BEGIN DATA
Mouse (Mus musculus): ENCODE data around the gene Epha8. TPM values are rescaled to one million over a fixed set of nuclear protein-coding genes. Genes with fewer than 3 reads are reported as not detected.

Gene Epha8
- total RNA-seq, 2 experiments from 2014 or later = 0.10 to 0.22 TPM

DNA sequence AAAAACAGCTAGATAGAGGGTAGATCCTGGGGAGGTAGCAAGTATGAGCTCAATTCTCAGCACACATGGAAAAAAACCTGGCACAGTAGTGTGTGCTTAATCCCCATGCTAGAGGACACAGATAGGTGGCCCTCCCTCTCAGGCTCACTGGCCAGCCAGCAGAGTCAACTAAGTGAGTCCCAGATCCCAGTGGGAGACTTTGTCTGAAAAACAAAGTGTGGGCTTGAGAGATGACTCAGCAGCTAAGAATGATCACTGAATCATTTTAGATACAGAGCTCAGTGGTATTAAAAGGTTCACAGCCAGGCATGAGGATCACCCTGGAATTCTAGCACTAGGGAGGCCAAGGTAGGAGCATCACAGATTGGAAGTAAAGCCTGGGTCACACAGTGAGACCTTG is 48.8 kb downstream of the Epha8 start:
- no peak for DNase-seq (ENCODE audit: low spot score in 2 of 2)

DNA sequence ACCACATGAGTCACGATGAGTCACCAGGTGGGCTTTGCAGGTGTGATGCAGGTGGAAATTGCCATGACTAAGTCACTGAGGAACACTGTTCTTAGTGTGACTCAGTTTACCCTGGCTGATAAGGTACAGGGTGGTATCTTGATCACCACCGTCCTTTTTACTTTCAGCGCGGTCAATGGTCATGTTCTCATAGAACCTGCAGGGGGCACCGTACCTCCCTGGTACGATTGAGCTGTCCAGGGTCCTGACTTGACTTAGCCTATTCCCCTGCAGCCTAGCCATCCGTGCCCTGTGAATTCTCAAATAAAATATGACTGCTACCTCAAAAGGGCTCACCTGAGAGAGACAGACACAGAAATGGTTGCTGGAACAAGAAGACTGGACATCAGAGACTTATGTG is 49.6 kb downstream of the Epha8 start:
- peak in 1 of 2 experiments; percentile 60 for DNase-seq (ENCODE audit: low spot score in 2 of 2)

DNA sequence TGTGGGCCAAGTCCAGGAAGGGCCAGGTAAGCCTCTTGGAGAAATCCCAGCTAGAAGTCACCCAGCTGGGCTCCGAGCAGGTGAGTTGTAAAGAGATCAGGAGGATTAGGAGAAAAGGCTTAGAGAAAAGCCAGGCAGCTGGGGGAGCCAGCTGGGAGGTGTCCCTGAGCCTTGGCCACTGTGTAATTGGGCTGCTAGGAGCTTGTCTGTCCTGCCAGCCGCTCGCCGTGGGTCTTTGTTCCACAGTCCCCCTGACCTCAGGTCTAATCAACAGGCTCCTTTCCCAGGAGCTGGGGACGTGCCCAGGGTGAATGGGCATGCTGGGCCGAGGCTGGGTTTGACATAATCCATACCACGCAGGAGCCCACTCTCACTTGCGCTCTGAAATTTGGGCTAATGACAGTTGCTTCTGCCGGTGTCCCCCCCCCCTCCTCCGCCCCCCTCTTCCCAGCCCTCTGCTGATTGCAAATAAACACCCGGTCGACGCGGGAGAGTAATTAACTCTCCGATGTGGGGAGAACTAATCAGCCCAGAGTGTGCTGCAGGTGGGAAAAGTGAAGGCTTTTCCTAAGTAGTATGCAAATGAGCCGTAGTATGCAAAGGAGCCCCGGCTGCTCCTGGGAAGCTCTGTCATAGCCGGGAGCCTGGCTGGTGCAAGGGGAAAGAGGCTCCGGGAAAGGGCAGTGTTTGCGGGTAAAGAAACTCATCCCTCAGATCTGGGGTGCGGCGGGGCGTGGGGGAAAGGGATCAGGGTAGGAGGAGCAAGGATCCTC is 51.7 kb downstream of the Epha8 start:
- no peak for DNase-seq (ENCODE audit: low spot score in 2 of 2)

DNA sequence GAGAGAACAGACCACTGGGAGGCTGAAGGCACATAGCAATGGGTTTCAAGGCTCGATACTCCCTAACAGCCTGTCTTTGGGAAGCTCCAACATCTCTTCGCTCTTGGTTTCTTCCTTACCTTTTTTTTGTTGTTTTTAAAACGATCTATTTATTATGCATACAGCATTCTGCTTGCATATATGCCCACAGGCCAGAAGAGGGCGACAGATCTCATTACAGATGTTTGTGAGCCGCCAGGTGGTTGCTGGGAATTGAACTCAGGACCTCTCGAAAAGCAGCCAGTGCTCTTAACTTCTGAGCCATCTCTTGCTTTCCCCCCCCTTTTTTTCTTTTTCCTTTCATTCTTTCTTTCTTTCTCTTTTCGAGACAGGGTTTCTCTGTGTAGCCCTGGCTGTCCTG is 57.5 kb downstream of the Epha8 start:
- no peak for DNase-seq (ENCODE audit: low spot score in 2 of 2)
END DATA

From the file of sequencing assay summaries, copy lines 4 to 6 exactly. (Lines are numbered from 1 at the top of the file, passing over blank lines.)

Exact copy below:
DNA sequence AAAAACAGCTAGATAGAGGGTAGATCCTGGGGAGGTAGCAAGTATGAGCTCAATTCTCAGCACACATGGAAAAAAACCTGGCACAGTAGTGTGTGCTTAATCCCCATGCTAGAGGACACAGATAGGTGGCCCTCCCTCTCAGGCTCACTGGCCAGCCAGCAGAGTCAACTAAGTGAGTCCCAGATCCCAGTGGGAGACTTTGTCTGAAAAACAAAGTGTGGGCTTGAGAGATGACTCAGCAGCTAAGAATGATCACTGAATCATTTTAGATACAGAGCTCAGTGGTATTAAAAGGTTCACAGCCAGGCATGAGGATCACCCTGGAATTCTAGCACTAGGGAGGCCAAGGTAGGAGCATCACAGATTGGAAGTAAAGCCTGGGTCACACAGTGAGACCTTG is 48.8 kb downstream of the Epha8 start:
- no peak for DNase-seq (ENCODE audit: low spot score in 2 of 2)

DNA sequence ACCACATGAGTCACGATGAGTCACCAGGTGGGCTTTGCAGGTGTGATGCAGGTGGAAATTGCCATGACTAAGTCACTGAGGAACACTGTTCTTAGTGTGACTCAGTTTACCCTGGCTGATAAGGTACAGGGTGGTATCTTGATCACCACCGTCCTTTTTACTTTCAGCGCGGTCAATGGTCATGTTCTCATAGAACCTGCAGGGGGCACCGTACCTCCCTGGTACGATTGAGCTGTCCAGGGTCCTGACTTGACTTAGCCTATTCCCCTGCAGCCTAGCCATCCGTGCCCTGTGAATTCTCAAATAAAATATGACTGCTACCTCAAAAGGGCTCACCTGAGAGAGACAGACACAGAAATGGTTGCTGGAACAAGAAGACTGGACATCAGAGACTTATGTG is 49.6 kb downstream of the Epha8 start: